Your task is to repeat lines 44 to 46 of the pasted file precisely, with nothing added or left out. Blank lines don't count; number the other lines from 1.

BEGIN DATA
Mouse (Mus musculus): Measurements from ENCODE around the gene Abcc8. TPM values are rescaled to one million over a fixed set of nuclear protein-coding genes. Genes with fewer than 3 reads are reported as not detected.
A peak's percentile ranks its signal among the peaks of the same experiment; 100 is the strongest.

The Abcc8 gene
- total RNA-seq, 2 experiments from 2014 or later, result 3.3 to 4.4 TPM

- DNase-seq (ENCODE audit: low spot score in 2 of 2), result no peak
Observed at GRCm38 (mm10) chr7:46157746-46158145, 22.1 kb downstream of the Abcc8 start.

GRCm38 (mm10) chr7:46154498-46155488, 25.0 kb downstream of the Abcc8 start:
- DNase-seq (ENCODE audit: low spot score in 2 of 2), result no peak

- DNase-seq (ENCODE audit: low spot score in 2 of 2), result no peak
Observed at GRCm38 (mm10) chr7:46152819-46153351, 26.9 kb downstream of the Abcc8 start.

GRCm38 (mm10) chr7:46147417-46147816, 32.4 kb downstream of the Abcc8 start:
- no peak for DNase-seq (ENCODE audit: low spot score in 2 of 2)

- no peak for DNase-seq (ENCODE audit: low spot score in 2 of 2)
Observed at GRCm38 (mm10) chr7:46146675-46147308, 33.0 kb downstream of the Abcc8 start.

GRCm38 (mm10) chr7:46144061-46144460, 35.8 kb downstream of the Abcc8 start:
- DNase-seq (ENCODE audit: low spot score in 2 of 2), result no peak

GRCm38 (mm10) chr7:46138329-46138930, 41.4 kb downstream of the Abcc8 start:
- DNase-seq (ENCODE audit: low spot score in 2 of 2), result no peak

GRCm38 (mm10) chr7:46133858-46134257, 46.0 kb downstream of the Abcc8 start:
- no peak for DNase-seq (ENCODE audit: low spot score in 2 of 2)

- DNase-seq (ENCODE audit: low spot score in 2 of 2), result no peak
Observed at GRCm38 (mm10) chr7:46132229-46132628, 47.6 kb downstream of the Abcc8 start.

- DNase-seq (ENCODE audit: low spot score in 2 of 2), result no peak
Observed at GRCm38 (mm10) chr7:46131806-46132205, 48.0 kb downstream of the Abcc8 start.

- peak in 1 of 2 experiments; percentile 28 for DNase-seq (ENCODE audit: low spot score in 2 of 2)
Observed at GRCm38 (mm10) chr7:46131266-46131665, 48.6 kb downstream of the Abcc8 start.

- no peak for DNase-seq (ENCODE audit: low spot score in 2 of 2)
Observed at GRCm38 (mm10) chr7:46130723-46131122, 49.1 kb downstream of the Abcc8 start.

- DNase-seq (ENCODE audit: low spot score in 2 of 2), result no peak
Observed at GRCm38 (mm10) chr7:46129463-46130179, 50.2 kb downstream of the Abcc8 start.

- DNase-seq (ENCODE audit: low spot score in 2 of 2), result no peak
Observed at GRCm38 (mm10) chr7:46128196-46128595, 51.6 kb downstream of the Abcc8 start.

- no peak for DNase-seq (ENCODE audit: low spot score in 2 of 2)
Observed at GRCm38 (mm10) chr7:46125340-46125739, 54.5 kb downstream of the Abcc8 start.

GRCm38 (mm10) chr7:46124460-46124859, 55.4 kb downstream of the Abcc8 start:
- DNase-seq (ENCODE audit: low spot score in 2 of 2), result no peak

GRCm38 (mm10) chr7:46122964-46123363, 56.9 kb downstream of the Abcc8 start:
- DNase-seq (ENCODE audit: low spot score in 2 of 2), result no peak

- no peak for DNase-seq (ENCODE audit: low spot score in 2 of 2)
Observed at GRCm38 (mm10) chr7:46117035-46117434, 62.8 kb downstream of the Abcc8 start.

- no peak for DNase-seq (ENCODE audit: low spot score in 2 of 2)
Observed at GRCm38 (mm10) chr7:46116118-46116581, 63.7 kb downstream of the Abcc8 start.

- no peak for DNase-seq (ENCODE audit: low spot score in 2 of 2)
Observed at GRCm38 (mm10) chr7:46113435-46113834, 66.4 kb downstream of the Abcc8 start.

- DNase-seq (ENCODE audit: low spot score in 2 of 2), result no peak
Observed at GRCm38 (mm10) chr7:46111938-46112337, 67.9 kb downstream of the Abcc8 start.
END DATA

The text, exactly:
Observed at GRCm38 (mm10) chr7:46113435-46113834, 66.4 kb downstream of the Abcc8 start.

- DNase-seq (ENCODE audit: low spot score in 2 of 2), result no peak
Observed at GRCm38 (mm10) chr7:46111938-46112337, 67.9 kb downstream of the Abcc8 start.